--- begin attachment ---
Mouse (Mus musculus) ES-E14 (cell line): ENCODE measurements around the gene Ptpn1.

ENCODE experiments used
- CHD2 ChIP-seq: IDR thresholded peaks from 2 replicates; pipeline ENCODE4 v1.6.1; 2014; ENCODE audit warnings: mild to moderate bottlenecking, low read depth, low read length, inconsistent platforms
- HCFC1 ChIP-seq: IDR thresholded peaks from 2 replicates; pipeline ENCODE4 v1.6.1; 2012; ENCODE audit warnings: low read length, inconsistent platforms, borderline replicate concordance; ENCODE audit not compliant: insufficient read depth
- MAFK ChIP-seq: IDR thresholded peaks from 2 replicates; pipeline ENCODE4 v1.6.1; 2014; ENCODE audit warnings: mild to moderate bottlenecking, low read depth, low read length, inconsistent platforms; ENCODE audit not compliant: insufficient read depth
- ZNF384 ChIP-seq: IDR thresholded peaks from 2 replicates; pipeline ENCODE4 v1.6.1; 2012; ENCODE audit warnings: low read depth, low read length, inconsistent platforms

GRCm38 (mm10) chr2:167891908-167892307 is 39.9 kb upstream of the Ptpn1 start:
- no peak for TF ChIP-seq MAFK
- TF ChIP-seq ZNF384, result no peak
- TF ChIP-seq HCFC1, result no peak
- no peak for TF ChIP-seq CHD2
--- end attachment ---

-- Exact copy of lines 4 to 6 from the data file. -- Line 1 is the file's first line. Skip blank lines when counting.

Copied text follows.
- HCFC1 ChIP-seq: IDR thresholded peaks from 2 replicates; pipeline ENCODE4 v1.6.1; 2012; ENCODE audit warnings: low read length, inconsistent platforms, borderline replicate concordance; ENCODE audit not compliant: insufficient read depth
- MAFK ChIP-seq: IDR thresholded peaks from 2 replicates; pipeline ENCODE4 v1.6.1; 2014; ENCODE audit warnings: mild to moderate bottlenecking, low read depth, low read length, inconsistent platforms; ENCODE audit not compliant: insufficient read depth
- ZNF384 ChIP-seq: IDR thresholded peaks from 2 replicates; pipeline ENCODE4 v1.6.1; 2012; ENCODE audit warnings: low read depth, low read length, inconsistent platforms